Competency is not a charge often levelled at energy policymakers. Left to handle multiple competing interests and complex market forces, the results can often fall well short of expectations. Take the German Energiewende: between 2011 and 2013, this much-vaunted programme saw a paradoxical boom in both renewables and carbon emissions thanks to a kneejerk ban on nuclear, high gas and low coal prices – not to mention some of the highest electricity rates in Europe. Then there’s the US Environmental Protection Agency’s Clean Power Plan – but perhaps the less said about that, the better.
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Even compared to these lowlights, however, the UK government’s new energy plan is particularly awful. Gone is any pretence at maintaining supply diversity, affordability and environmental consciousness; in comes an almost blind faith in new natural gas plants – with the vague promise of building a domestic shale gas industry to feed them – as well as super-expensive (and highly speculative) nuclear. Even renewables are pushed into the cold with subsidies for onshore wind and solar slashed.
But the proposal that caught most of the headlines was the planned phase out of coal-fired power by 2025 (although the plan does allow that this would only happen if the shift to gas can be achieved in time). This was not in itself a real surprise: before the General Election in May, the leaders of the three main parties had committed to ending the use of unabated coal. There had been hope, however, that research into carbon capture and storage (CCS) in the UK could give coal a longer-term future.
Hopes here were dashed when the government quietly said (in a short announcement to the London Stock Exchange) that it was withdrawing the £1 billion of funding it had committed to its CCS Commercialisation Competition only months before it was due to be allocated. Industry reaction was scathing with Dr Luke Warren of the UK CCS Association calling the decision “devastating” and an “appalling way to do business”.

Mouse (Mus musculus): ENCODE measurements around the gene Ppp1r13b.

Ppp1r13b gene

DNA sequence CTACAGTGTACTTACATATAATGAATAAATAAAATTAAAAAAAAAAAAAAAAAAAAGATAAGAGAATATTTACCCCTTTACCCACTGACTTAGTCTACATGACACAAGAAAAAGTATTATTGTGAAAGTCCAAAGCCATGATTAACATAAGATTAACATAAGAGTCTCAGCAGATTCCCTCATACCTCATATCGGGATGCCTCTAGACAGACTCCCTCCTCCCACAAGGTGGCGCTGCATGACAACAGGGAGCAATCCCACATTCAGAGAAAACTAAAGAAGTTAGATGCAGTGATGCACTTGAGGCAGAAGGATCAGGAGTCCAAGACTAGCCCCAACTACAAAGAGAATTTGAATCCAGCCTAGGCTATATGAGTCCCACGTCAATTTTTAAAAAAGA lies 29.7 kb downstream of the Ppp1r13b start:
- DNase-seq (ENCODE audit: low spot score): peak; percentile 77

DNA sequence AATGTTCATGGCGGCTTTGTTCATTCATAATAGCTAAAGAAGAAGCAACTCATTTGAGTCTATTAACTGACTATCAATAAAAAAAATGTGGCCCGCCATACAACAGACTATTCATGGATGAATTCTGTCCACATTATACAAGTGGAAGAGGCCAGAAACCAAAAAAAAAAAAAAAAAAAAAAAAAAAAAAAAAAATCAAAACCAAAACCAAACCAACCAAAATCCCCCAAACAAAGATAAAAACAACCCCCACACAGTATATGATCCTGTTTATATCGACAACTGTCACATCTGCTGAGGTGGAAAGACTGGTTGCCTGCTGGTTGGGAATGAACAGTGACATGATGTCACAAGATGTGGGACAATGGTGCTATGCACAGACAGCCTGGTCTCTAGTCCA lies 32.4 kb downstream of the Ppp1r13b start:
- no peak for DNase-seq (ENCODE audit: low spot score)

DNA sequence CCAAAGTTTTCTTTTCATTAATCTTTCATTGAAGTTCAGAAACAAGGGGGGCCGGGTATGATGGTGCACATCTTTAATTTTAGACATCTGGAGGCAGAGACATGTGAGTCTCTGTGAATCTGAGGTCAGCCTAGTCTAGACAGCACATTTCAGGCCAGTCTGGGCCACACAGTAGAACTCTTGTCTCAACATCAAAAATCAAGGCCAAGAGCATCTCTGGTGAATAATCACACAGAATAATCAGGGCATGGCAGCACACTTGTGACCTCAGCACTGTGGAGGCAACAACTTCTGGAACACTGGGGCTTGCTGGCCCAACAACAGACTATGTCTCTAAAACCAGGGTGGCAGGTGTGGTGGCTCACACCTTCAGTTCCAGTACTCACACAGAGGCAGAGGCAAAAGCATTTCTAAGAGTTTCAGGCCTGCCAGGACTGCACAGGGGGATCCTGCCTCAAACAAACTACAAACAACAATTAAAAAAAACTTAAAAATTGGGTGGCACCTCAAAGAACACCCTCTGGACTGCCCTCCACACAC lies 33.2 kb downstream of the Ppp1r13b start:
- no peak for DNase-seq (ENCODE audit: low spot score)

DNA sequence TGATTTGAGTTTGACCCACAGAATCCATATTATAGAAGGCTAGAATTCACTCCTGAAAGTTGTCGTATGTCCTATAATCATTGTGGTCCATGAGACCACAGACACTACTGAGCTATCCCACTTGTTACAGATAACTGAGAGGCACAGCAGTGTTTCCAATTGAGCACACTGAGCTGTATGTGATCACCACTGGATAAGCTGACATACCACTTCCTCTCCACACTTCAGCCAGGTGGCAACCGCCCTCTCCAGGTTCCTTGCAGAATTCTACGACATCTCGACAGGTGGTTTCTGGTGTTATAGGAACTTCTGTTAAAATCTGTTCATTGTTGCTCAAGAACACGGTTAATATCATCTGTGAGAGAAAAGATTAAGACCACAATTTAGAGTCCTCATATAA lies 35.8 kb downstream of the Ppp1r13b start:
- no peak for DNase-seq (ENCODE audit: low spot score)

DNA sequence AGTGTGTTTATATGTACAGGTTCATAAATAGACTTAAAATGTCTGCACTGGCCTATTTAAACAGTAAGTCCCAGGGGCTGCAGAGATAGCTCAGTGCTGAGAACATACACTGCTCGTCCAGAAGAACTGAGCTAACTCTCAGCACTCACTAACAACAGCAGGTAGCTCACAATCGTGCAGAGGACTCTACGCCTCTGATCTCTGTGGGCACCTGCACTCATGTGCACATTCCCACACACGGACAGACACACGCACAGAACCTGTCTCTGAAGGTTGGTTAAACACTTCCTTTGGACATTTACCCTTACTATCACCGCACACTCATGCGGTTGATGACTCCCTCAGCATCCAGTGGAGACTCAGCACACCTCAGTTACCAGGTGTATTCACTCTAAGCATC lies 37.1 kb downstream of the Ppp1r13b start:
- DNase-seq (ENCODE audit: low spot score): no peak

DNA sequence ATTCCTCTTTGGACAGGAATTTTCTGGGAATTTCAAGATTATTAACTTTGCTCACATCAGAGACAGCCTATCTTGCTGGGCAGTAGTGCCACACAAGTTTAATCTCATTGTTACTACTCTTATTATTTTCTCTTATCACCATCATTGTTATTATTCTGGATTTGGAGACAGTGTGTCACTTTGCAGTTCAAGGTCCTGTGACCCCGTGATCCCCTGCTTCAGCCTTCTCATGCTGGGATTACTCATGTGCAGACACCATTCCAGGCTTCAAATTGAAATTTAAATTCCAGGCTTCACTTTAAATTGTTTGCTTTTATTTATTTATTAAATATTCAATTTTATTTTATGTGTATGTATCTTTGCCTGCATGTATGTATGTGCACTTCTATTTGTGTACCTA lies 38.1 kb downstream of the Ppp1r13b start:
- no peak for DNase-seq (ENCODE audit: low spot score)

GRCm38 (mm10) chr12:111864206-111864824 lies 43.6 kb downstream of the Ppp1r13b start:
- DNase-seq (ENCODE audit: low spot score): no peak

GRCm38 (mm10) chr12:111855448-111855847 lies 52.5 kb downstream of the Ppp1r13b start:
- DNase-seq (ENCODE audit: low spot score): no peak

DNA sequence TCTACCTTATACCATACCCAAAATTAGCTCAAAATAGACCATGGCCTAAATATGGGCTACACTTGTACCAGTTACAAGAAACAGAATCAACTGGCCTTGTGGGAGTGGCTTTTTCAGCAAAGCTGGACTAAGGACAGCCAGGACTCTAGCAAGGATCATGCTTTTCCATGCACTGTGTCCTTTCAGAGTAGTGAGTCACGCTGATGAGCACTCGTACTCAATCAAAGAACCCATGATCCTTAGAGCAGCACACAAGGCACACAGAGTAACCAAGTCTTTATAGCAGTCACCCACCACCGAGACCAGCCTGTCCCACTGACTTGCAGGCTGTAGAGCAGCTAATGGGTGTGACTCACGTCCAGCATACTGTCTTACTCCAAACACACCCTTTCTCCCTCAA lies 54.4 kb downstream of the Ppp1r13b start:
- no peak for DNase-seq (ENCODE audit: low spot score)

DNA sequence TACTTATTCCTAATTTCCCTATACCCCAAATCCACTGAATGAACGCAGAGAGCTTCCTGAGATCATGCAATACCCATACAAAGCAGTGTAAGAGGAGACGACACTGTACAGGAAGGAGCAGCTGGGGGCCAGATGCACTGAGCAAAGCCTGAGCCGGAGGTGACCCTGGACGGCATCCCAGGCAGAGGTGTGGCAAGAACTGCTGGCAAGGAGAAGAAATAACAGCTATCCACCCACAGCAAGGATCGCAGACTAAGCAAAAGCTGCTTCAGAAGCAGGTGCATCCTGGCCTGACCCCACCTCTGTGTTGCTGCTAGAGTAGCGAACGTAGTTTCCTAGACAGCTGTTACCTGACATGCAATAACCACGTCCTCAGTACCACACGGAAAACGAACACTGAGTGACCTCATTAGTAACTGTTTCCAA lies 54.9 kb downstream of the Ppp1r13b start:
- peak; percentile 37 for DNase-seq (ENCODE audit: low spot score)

The CCS decision is all the more bizarre given the government’s obsession with unabated gas. Sure, this is less carbon intensive than coal – but it will still require CCS if the UK is to meet its climate change commitments.
The final point comes down to energy security. Already the UK is facing a supply gap next year as old coal-fired power plants come offline early without any replacement capacity to replace it. Meanwhile, bills have also risen by 131% over the same period.
The new plans may cover the gap (although next year will still be tight). But they will also make the UK dependant on imported energy. Unless a domestic shale gas industry can be developed, up to 75% of the UK’s natural gas will need to be imported by 2030 – and that’s by the government’s own figures. Nuclear development is dependent on foreign investment, particularly from China. Imported electricity via new interconnectors with Continental Europe now forms an official plank of government energy policy.
Engineering a successful energy policy is not an easy task. But the latest UK plan is woeful. As I write this, politicians are heading to Paris for COP21. Perhaps the City of Light will encourage some clearer thinking on this most critical of issues. But I’m not betting on it.